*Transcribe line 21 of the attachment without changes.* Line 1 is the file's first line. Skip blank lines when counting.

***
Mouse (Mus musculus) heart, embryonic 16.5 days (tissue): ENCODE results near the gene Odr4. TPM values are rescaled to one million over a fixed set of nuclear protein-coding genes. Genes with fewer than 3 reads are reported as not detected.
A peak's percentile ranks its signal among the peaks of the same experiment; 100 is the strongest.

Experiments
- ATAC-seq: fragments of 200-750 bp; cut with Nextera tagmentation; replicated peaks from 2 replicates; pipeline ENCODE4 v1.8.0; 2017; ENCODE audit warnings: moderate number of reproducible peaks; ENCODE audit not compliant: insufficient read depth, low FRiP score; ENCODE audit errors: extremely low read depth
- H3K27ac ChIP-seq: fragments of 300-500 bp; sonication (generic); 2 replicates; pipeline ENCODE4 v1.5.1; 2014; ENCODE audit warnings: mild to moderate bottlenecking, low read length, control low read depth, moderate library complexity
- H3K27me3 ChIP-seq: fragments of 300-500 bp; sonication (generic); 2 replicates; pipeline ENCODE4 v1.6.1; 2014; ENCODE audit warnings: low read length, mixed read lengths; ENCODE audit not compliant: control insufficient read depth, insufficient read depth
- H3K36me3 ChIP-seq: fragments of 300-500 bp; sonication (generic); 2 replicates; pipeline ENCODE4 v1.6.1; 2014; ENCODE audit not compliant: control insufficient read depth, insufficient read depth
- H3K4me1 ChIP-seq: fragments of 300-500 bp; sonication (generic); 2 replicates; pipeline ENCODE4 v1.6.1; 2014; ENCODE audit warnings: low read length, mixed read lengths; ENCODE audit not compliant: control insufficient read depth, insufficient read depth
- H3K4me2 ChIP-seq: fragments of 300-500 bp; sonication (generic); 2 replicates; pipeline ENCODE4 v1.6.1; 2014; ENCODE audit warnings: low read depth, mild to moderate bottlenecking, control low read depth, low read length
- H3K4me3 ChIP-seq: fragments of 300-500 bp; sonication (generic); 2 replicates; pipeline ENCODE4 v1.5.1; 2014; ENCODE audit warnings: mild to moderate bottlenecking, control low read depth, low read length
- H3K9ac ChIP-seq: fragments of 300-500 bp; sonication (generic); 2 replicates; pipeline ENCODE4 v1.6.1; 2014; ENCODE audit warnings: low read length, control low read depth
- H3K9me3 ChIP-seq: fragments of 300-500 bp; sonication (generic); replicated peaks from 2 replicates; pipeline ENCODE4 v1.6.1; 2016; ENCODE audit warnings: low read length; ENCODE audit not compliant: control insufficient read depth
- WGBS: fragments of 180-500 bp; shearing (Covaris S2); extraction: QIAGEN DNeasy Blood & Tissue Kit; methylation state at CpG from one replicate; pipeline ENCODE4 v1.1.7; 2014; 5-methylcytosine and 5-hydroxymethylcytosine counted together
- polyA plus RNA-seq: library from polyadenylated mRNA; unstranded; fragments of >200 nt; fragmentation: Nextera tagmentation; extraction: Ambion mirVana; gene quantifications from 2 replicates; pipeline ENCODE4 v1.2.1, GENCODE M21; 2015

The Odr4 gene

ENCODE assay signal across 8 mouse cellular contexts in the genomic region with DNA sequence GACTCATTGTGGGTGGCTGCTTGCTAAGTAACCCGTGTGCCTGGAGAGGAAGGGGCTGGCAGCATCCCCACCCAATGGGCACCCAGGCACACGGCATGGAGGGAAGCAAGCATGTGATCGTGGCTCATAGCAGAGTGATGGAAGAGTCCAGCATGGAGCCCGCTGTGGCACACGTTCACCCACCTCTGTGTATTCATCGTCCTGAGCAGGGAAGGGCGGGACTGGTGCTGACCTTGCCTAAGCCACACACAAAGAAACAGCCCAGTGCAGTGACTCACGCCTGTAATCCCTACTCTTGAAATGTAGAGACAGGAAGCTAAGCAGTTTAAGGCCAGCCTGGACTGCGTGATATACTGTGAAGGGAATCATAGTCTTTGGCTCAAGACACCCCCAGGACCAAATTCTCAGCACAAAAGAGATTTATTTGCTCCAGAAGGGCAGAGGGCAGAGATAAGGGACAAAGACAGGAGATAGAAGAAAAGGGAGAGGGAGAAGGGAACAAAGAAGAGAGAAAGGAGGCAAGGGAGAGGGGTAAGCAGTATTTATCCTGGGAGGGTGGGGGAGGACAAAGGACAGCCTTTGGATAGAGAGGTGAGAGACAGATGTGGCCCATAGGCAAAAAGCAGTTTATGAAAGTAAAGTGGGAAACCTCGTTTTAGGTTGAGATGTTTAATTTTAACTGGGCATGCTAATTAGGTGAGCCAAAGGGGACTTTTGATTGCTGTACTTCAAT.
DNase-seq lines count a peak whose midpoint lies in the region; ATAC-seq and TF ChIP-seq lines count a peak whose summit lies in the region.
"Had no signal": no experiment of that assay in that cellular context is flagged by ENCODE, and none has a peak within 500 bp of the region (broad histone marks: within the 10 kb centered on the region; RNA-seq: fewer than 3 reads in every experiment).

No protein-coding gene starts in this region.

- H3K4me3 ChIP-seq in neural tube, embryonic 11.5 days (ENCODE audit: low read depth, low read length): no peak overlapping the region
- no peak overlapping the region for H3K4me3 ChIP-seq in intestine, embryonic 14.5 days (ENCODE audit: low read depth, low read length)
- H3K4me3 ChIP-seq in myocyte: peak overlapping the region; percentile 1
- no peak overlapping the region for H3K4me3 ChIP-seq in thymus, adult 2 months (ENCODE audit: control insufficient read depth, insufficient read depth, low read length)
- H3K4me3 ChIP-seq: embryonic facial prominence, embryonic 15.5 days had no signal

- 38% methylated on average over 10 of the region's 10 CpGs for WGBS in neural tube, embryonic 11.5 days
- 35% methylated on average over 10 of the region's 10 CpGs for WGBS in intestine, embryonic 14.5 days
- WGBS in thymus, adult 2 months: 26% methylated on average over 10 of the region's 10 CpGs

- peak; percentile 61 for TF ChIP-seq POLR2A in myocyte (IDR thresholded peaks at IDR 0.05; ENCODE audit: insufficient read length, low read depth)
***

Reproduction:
- no peak overlapping the region for H3K4me3 ChIP-seq in intestine, embryonic 14.5 days (ENCODE audit: low read depth, low read length)